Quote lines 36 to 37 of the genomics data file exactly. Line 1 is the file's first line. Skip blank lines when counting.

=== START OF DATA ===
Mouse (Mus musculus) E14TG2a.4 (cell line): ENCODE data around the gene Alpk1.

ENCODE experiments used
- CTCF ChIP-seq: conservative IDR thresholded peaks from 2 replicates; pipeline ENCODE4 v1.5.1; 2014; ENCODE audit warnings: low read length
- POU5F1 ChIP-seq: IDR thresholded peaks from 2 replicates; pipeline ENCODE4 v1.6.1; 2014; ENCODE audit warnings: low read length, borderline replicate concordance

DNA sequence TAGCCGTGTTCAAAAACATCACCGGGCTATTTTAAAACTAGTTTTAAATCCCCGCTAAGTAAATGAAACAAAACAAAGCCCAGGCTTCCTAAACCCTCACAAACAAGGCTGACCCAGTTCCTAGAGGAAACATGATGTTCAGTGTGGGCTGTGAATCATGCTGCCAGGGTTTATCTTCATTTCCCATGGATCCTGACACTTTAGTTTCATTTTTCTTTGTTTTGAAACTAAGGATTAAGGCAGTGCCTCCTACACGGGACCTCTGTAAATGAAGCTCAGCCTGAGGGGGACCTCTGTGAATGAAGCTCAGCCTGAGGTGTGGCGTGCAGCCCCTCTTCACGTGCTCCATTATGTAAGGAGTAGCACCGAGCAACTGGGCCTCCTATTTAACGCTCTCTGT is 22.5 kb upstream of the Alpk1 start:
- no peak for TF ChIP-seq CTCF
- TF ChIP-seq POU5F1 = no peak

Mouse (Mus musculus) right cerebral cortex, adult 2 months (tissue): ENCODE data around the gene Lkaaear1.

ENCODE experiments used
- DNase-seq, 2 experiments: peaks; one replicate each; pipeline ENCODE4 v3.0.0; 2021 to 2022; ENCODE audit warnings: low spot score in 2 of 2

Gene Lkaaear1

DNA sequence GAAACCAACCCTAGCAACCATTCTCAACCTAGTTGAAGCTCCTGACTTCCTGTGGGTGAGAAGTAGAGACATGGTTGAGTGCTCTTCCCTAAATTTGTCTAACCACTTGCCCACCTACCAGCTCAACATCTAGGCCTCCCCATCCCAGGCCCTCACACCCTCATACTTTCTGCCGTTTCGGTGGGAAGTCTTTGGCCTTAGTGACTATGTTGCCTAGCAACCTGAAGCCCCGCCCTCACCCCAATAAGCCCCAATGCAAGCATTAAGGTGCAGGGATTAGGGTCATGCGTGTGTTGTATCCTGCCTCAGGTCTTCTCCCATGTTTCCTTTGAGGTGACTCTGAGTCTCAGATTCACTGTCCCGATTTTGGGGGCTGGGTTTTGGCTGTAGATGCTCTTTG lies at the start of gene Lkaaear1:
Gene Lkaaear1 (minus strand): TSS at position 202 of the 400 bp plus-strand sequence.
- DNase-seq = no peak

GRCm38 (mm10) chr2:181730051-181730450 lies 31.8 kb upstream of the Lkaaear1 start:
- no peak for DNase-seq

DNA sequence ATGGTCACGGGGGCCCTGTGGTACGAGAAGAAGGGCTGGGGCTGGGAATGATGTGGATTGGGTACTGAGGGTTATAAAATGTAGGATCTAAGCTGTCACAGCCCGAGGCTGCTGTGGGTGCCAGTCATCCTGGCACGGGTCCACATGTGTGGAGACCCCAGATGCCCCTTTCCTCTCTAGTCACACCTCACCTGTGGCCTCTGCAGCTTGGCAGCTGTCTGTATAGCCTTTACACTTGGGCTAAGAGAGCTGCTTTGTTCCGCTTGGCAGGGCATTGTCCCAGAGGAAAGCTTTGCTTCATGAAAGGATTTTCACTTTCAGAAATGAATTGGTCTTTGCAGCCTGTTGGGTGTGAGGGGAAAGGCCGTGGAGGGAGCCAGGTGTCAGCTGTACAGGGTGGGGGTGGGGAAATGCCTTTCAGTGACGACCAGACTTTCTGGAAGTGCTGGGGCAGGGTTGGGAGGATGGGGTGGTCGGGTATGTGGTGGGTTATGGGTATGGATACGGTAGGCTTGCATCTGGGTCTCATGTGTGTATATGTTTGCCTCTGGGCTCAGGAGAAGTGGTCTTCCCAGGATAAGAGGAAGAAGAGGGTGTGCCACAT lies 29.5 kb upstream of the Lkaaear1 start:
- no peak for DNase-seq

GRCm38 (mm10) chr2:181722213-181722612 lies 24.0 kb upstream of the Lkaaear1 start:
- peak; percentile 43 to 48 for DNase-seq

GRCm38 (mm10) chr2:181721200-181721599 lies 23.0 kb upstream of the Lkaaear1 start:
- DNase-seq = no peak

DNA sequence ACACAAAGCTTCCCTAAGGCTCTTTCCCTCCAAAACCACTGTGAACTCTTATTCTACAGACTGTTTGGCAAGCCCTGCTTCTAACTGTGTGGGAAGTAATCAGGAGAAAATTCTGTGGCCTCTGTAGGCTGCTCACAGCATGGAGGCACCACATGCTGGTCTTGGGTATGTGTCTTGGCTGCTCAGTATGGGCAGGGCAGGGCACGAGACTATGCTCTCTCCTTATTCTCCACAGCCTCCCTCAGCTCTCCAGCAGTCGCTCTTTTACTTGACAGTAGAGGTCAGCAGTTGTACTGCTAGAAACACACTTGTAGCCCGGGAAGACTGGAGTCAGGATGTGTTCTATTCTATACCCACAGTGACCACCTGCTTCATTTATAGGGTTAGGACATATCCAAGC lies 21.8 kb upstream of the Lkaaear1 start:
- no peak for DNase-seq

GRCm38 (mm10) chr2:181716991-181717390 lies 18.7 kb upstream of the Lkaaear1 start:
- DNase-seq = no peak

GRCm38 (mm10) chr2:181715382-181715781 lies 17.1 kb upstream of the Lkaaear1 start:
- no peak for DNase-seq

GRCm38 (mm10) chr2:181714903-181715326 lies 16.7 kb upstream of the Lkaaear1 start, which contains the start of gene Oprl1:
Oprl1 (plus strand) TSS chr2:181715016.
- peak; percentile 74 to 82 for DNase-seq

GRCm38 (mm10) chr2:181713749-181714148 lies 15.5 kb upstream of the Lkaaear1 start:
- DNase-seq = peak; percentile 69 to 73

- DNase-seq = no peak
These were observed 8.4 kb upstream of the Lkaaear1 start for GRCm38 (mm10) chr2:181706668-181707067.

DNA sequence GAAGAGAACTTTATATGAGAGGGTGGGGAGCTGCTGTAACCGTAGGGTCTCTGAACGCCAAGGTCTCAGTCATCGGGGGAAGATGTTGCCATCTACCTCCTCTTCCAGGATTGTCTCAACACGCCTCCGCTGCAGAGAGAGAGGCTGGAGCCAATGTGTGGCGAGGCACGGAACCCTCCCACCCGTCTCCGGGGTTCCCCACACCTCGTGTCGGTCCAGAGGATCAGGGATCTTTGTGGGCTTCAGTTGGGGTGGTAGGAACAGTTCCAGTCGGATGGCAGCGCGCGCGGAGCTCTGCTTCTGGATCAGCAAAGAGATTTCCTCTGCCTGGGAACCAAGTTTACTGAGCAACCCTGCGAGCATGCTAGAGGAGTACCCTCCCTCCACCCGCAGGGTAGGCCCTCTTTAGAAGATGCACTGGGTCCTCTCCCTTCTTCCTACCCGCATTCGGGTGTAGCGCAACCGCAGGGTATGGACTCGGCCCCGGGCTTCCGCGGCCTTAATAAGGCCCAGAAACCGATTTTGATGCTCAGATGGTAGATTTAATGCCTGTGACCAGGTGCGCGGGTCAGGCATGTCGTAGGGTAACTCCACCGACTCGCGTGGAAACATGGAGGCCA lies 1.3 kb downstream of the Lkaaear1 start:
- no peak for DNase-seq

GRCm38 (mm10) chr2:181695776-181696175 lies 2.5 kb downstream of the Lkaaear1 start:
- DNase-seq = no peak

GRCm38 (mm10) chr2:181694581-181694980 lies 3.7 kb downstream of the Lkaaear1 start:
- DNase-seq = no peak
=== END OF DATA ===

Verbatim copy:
DNA sequence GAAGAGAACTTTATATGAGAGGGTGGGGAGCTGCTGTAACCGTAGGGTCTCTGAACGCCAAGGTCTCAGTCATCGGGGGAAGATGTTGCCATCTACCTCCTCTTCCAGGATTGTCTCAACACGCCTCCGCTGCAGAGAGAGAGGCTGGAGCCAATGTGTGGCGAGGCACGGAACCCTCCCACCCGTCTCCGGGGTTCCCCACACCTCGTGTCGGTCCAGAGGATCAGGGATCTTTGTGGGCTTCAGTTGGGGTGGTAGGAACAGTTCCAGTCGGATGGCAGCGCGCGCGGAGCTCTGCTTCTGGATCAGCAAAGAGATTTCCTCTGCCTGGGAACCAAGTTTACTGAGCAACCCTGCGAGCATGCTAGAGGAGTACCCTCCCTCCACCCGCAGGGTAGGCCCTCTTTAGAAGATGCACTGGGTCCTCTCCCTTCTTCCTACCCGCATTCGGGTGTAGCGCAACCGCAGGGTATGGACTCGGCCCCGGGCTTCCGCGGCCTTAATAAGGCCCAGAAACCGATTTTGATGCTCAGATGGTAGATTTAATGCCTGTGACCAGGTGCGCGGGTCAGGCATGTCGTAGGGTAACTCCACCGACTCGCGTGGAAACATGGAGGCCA lies 1.3 kb downstream of the Lkaaear1 start:
- no peak for DNase-seq